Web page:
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The End, Chapter 30, the Final chapter of Memory, a Novella

27 Dec
The End, Chapter 30, the Final chapter of Memory, a Novella

The End, Chapter 30, the Final chapter of Memory, a Novella
Written for Nanowrimo extended
Copyright (c) Soumya Mukherjee
BOYS DON’T CRY
This is one maxim that made life difficult for Boy. Long before it was macho and cool for men to be in touch with their emotions and not being afraid to show sensitivity, Boy had the unfortunate predicament of being ahead of times. He cried watching films.
Not all films mind you. He did not cry at Laurel and Hardy films. But Charlie Chaplin was another matter. Action films left him dry eyed. But not if they were action packed patriotic war movies. Ditto, action films to do with martyrs in the freedom struggle. These made Boy cry buckets. As did the first Hindi film he saw, ‘Haathi mere Saathi’. Anand left him cold, but Fiddler on the roof was a three hankie film, even before Boy had daughters of his own and identified with poor Topol.
This was his shameful secret. AND IT HAD TO STAY THIS WAY! If not quite his life, but his reputation and his young manhood depended on it.
Cinema halls being dark, it kept a veil on this Achilles heel and no one suspected that the snivelling could be coming from the irreverent comedian which was Boy’s public persona. Add the fact that his spectacles and frequent colds he pretended to suffer from hid the symptoms of his shame from the casual eye, and Boy was as successful in keeping this alter ego a dark secret as successfully as Dr Jekyll.
Books were another matter. Boy was addicted to the printed word and spent every bit of free time, in public transport and communal spaces as well, stuck in books. He would completely lose all sense of space time continuum when in the throes of this narcotic world, and would often laugh out loud or exclaim audibly. Giggles were frequent. Now, while laughing aloud while reading is tolerated as eccentricity, with mild censure, and even giggling attracted bearable amounts of hazing, snivelling would have spelled a death knell. Boy’s tastes did not run to soppy stuff, and tearjerkers made him laugh, so one would think that there was no danger of disclosure, but no, not quite. You see, what got Boy’s tear ducts running were stories of triumph against odds, the little guy winning, the new kid scoring the winning goal, the 1911 Mohanbgan victory in the IFA shield in a real life Lagaan scenario and similar stories of heroism and success. Boy used camouflage in the form of loud laughter or eye irritation as a cover up.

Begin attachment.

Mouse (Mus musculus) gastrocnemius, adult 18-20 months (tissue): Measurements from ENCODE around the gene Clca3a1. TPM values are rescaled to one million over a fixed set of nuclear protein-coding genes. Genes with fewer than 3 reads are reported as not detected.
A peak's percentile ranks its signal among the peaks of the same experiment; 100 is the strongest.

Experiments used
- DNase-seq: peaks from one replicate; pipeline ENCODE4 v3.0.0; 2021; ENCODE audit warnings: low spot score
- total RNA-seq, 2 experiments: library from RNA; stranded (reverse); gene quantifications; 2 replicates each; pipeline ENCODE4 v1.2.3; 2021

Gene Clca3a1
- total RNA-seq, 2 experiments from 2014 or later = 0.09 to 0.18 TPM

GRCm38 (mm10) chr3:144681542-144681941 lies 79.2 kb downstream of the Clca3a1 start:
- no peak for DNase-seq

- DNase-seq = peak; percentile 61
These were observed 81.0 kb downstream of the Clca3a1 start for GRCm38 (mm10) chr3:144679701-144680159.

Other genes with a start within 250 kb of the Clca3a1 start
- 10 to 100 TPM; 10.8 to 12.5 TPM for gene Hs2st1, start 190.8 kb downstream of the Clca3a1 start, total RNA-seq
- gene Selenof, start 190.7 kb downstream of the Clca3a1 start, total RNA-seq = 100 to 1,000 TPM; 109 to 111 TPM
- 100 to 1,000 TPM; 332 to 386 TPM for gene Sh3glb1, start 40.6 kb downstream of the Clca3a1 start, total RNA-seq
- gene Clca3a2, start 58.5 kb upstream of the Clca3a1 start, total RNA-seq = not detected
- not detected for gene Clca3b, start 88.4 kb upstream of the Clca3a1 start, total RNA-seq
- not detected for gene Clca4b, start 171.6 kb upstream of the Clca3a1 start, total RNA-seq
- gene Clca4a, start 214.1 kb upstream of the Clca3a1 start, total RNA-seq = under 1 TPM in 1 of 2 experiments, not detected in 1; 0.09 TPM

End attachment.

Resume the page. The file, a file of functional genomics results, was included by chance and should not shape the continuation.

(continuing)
But you can go only so far in covering up an overactive lachrymal gland. Rumours regarding his manhood began to circulate. It was only the fact that Boy was an enthusiastic sportsperson, had the advantage of a scathing tongue, and a reputation as a scrappy fighter helped him survive those whispers. Not crying in physical pain helped salvage Boy’s name somewhat whenever he was beaten up defending his honour against any slur of emotionalism.
It was years later that Boy could openly cry with his daughters watching Lion King or Chak De India.
One would expect that this albatross around Boy’s neck would come to his rescue one day when he really needed the relief of letting the tears flow and the howls rise to wash away his anguish and unburden his soul when something actually affected him in real life.
But like Karna’s knowledge, the bitch deserted Boy at his moment of trial.
Boy was keeping vigil in the loneliest place in the world, the waiting room outside the ICCU. The one person Boy hero worshipped in childhood, confronted in the arrogance of youth, and grew distant from in the labyrinths of their own lives, the one person who always supported Boy and was there for him without expectations of reciprocity, who’s debt would forever remain unpaid, was inside, hooked up to a ventilator.
Boy was called inside and it was explained that there was nothing further to be done, and he had to take the final decision of flipping the switch. He was given a moment alone with the patient. Boy desperately waited for the welcome release of the warm flood that heals, but nothing came. He was dry eyed and stony faced. Boy went through the motions of bereavement in automation.
On the one occasion that boys can cry, Boy couldn’t.
That day, Boy finally grew up, and became a man.
Tamam Shudh.

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